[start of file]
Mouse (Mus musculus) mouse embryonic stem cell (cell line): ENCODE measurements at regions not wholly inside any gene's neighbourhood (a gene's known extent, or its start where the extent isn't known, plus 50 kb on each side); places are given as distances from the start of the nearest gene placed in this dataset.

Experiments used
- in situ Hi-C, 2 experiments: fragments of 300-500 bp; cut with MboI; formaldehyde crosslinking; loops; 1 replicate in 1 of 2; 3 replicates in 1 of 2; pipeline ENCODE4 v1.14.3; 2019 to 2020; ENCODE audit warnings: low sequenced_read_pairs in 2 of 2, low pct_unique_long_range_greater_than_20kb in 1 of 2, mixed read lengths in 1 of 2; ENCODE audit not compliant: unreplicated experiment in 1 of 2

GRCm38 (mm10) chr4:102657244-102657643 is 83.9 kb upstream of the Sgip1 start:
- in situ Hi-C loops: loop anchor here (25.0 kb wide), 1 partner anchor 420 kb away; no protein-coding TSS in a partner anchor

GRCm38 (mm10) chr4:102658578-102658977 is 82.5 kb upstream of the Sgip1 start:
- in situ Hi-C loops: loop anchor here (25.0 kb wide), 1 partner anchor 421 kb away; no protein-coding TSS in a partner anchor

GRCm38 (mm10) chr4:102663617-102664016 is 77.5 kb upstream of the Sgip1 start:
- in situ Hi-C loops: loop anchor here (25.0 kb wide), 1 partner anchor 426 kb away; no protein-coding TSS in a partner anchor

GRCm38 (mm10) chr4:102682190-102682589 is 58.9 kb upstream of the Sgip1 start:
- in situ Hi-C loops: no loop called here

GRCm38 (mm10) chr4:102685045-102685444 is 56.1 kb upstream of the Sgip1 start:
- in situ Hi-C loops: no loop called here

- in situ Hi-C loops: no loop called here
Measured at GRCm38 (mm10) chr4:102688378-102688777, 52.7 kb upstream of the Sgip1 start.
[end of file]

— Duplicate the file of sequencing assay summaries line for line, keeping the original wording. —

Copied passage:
Mouse (Mus musculus) mouse embryonic stem cell (cell line): ENCODE measurements at regions not wholly inside any gene's neighbourhood (a gene's known extent, or its start where the extent isn't known, plus 50 kb on each side); places are given as distances from the start of the nearest gene placed in this dataset.

Experiments used
- in situ Hi-C, 2 experiments: fragments of 300-500 bp; cut with MboI; formaldehyde crosslinking; loops; 1 replicate in 1 of 2; 3 replicates in 1 of 2; pipeline ENCODE4 v1.14.3; 2019 to 2020; ENCODE audit warnings: low sequenced_read_pairs in 2 of 2, low pct_unique_long_range_greater_than_20kb in 1 of 2, mixed read lengths in 1 of 2; ENCODE audit not compliant: unreplicated experiment in 1 of 2

GRCm38 (mm10) chr4:102657244-102657643 is 83.9 kb upstream of the Sgip1 start:
- in situ Hi-C loops: loop anchor here (25.0 kb wide), 1 partner anchor 420 kb away; no protein-coding TSS in a partner anchor

GRCm38 (mm10) chr4:102658578-102658977 is 82.5 kb upstream of the Sgip1 start:
- in situ Hi-C loops: loop anchor here (25.0 kb wide), 1 partner anchor 421 kb away; no protein-coding TSS in a partner anchor

GRCm38 (mm10) chr4:102663617-102664016 is 77.5 kb upstream of the Sgip1 start:
- in situ Hi-C loops: loop anchor here (25.0 kb wide), 1 partner anchor 426 kb away; no protein-coding TSS in a partner anchor

GRCm38 (mm10) chr4:102682190-102682589 is 58.9 kb upstream of the Sgip1 start:
- in situ Hi-C loops: no loop called here

GRCm38 (mm10) chr4:102685045-102685444 is 56.1 kb upstream of the Sgip1 start:
- in situ Hi-C loops: no loop called here

- in situ Hi-C loops: no loop called here
Measured at GRCm38 (mm10) chr4:102688378-102688777, 52.7 kb upstream of the Sgip1 start.